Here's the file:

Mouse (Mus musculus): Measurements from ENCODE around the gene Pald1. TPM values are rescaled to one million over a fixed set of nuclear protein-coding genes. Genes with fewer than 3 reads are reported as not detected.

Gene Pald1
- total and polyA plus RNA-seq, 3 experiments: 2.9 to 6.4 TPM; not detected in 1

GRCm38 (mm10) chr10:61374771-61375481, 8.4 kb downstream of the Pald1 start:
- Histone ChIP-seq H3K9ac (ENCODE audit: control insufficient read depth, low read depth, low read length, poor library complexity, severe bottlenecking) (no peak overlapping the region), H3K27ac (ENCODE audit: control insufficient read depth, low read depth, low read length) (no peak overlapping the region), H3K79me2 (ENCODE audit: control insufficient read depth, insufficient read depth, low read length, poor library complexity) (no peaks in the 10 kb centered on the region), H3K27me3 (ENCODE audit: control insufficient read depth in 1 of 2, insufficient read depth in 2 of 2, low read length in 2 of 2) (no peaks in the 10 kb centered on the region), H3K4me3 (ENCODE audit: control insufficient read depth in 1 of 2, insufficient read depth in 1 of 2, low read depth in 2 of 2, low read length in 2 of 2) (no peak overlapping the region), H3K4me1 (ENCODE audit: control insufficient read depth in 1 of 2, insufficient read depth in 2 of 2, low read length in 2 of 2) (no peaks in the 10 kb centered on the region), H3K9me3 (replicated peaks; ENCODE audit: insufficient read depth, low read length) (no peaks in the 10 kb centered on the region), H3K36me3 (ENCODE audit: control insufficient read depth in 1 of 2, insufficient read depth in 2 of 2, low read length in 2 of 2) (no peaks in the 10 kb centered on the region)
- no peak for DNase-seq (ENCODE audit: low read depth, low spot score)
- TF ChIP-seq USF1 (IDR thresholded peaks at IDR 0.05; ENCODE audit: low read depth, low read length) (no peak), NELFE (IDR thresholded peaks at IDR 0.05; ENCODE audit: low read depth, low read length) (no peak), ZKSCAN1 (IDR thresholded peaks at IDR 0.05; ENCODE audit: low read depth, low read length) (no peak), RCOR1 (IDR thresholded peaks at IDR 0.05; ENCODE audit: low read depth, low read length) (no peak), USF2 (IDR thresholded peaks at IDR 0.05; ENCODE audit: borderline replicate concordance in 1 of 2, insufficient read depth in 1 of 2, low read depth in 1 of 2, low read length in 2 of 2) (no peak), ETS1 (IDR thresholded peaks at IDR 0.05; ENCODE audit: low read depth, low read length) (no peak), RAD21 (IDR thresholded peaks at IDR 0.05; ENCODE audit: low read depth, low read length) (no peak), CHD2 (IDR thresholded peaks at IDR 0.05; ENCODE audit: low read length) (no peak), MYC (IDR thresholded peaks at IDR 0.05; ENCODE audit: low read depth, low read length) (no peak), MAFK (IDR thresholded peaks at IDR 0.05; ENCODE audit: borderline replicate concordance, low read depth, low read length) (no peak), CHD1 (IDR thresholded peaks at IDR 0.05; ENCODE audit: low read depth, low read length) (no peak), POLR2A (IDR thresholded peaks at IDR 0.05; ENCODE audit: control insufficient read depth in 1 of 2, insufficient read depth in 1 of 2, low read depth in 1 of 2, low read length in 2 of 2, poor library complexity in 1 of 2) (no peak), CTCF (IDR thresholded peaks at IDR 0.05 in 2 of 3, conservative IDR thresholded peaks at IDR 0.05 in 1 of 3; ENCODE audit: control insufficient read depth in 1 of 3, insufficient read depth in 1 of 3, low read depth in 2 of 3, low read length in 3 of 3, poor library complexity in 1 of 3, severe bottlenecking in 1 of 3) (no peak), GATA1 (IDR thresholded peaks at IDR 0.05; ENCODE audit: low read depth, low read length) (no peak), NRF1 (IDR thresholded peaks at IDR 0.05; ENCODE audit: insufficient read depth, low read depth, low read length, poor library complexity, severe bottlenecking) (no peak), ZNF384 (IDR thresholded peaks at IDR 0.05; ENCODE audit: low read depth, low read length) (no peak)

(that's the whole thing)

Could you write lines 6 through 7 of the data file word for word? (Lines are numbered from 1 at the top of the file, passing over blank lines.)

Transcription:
- no peak for DNase-seq (ENCODE audit: low read depth, low spot score)
- TF ChIP-seq USF1 (IDR thresholded peaks at IDR 0.05; ENCODE audit: low read depth, low read length) (no peak), NELFE (IDR thresholded peaks at IDR 0.05; ENCODE audit: low read depth, low read length) (no peak), ZKSCAN1 (IDR thresholded peaks at IDR 0.05; ENCODE audit: low read depth, low read length) (no peak), RCOR1 (IDR thresholded peaks at IDR 0.05; ENCODE audit: low read depth, low read length) (no peak), USF2 (IDR thresholded peaks at IDR 0.05; ENCODE audit: borderline replicate concordance in 1 of 2, insufficient read depth in 1 of 2, low read depth in 1 of 2, low read length in 2 of 2) (no peak), ETS1 (IDR thresholded peaks at IDR 0.05; ENCODE audit: low read depth, low read length) (no peak), RAD21 (IDR thresholded peaks at IDR 0.05; ENCODE audit: low read depth, low read length) (no peak), CHD2 (IDR thresholded peaks at IDR 0.05; ENCODE audit: low read length) (no peak), MYC (IDR thresholded peaks at IDR 0.05; ENCODE audit: low read depth, low read length) (no peak), MAFK (IDR thresholded peaks at IDR 0.05; ENCODE audit: borderline replicate concordance, low read depth, low read length) (no peak), CHD1 (IDR thresholded peaks at IDR 0.05; ENCODE audit: low read depth, low read length) (no peak), POLR2A (IDR thresholded peaks at IDR 0.05; ENCODE audit: control insufficient read depth in 1 of 2, insufficient read depth in 1 of 2, low read depth in 1 of 2, low read length in 2 of 2, poor library complexity in 1 of 2) (no peak), CTCF (IDR thresholded peaks at IDR 0.05 in 2 of 3, conservative IDR thresholded peaks at IDR 0.05 in 1 of 3; ENCODE audit: control insufficient read depth in 1 of 3, insufficient read depth in 1 of 3, low read depth in 2 of 3, low read length in 3 of 3, poor library complexity in 1 of 3, severe bottlenecking in 1 of 3) (no peak), GATA1 (IDR thresholded peaks at IDR 0.05; ENCODE audit: low read depth, low read length) (no peak), NRF1 (IDR thresholded peaks at IDR 0.05; ENCODE audit: insufficient read depth, low read depth, low read length, poor library complexity, severe bottlenecking) (no peak), ZNF384 (IDR thresholded peaks at IDR 0.05; ENCODE audit: low read depth, low read length) (no peak)